A photo of a military veteran in uniform, seated in a wheelchair, is used to illustrate the concept of massage therapy for veterans.

The Veterans Administration Community Care program has approved Zeel in order to connect massage therapists with military veterans. Zeel is now recruiting massage therapists from across the nation for its Massage for Veterans program.

“Massage is Incredible”

One day while serving in the U.S. Marine Corps, Donald Deleskiewicz, a lance corporal, slipped while climbing into a tank. He fell and landed on his tailbone, or coccyx, an accident that led to years of chronic lower-back pain. Over the 30-plus years since he retired from the military, Deleskiewicz has pursued various treatments, including radio frequency, ablation, non-steroidal anti-inflammatory medications (NSAIDs) and muscle relaxers—but none of them relieved his pain.

It wasn’t until Deleskiewicz began receiving massage therapy that he felt real relief. Massage, he said, has improved his flexibility, alleviated his chronic pain and allowed him to reduce his use of NSAIDs. 

Donald Deleskiewicz
Donald Deleskiewicz

“Nothing has done what massage has done for me, it’s incredible,” he told MASSAGE Magazine. “I never would have imagined it. It’s helped with my movement and helps with the pain a great deal. I’m extremely grateful to the VA for offering this to me.” 

Deleskiewicz receives massage through the U.S. Department of Veteran Affairs (VA) Community Care program—and more specifically, by coordinating sessions through Zeel’s Massage for Veterans Program.

Zee has been approved by the VA as a Community Care Provider in order to connect massage therapists with the millions of military veterans who have been living with pain since leaving the service. Zeel is now recruiting massage therapists from across the nation to work with veterans. 

95% Pain Reduction

According to the National Institutes of Health (NIH), more than 65% of our 16.5 million veterans live with chronic pain—one factor that has fueled opioid abuse, addiction and overdose among veterans. From 2010 to 2016, 6,485 veterans died from opioid overdose. Mortality rates from overdose increased by 53% from 2010 to 2019 among veterans.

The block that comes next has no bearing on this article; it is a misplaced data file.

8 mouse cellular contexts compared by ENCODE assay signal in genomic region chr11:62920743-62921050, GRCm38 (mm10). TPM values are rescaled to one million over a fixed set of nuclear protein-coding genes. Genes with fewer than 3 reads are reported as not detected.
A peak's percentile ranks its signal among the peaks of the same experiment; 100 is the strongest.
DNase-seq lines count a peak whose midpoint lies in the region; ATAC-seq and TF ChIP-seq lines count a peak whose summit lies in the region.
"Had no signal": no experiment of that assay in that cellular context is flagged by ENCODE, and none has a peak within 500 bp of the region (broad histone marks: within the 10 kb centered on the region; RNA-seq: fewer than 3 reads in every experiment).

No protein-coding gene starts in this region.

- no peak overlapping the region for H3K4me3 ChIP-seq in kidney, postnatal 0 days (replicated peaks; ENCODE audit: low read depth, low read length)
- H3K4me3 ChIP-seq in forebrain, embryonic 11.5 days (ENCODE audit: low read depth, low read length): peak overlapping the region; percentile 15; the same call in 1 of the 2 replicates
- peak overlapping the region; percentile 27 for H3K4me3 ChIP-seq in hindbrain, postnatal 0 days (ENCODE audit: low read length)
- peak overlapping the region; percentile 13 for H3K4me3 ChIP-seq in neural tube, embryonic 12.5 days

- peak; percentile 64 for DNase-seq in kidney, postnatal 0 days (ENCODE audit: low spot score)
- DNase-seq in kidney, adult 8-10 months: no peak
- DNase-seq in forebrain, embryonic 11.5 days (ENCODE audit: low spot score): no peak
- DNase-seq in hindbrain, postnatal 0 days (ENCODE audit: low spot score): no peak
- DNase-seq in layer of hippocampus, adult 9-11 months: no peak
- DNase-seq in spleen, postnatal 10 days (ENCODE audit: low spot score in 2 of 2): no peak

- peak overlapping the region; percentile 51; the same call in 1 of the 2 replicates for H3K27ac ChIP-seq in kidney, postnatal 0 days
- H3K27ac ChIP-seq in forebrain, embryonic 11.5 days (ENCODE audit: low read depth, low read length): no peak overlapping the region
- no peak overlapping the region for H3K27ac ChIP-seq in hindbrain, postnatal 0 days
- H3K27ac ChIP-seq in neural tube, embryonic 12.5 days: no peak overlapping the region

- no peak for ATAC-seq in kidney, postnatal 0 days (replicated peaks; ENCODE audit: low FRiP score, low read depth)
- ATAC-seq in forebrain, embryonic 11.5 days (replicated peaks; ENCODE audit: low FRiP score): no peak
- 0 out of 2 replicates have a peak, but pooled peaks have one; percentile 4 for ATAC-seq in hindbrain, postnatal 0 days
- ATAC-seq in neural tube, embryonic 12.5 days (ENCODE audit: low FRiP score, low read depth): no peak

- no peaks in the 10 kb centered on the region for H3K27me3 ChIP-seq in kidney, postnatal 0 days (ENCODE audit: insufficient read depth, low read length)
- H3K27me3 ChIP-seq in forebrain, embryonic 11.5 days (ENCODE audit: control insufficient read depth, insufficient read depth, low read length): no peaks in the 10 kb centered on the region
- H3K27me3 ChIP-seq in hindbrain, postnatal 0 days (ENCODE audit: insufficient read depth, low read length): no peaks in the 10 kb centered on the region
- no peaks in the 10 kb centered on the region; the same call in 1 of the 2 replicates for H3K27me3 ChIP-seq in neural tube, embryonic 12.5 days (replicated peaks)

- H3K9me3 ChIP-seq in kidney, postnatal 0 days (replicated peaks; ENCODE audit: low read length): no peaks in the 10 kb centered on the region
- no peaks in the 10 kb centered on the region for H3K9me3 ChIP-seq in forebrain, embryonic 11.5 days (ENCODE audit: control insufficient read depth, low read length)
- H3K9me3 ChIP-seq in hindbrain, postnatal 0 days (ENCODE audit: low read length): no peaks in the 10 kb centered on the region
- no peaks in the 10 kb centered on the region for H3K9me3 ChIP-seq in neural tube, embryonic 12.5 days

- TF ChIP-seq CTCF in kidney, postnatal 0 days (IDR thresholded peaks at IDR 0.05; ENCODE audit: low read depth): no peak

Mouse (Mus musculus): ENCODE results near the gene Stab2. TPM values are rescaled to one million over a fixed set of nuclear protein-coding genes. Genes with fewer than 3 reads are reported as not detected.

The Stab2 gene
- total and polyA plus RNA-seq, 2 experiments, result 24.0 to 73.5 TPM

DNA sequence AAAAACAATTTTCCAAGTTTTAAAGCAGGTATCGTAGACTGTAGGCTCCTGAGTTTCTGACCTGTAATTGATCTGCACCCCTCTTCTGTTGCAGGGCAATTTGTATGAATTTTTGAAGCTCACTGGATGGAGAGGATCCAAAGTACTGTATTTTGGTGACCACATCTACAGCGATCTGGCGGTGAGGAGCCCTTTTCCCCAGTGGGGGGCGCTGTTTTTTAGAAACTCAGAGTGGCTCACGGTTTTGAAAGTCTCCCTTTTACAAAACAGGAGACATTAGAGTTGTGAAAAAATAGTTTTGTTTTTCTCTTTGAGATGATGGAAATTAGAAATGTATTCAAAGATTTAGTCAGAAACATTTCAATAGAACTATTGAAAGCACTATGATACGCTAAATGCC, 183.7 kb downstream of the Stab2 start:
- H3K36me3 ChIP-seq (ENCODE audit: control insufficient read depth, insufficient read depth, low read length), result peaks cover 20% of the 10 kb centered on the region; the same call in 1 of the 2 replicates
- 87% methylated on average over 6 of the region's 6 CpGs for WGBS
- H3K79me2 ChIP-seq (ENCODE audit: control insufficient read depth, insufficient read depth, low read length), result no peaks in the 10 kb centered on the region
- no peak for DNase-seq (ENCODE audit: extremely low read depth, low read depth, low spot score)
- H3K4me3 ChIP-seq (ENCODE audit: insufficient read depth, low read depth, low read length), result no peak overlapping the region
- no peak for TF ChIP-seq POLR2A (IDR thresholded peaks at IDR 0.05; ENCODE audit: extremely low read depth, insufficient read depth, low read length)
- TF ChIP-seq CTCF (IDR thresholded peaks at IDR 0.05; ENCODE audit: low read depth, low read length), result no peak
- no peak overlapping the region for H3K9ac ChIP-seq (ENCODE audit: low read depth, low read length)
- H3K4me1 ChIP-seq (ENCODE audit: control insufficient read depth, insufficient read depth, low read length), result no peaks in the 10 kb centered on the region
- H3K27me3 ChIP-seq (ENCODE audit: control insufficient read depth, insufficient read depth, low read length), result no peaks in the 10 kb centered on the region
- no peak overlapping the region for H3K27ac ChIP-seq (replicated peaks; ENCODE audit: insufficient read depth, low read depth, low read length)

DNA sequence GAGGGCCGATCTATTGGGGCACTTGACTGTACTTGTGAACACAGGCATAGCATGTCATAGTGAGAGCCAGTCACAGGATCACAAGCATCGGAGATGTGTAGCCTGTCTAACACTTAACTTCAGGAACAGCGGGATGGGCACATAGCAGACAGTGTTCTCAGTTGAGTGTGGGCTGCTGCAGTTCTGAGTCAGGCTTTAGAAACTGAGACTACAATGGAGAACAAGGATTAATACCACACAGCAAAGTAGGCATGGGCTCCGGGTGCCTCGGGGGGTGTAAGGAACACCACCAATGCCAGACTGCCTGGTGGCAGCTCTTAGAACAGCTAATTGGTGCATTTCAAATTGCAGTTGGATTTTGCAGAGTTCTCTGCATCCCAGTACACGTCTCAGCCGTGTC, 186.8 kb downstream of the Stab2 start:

The VA has, for more than a decade, made various complementary and integrative therapies available to veterans, alongside Western medical care, but the new approach by Zeel promises to bring healthy touch to veterans on much larger scale.

Zeel’s massage therapy program emerged from its pilot stage with impressive figures related to pain relief and compliance, said Samer Hamadeh, who co-founded Zeel with his spouse, Alison Harmelin, in 2010 and is the company’s CEO. Harmelin is Zeel’s chief brand officer.

The pilot phase stretched over 18 months, during which time about 300 massage therapists performed 20,000 sessions. The results of the data crunched by Zeel’s analysts and presented to the VA show that among the veterans who received massage through the VA via Zeel.

• 95% reported pain reduction 

• 87% reported stress reduction 

• 50% reported reducing their intake of over-the-counter pain medications 

• 42% reported reducing or eliminating their prescribed opioid pain medication 

The VA’s Community Care Program provides eligible veterans access to health care services outside of VA facilities. The program was established as part of the VA MISSION Act of 2018 and aims to increase veterans’ access to health care by allowing them to receive care from private providers in their local communities. 

To access community care, veterans must first be enrolled in VA health care and receive a referral from their VA health care provider. Veterans can then choose from a network of approved community providers or work with VA staff to find a provider that meets their needs. 

Massage therapy is prescribed to veterans for musculoskeletal pain, said Hamadeh, with 54% of prescriptions written for lower back pain and 21% of prescriptions for neck pain, with shoulder and knee pain, fibromyalgia and migraine among other conditions for which VA physicians write massage prescriptions.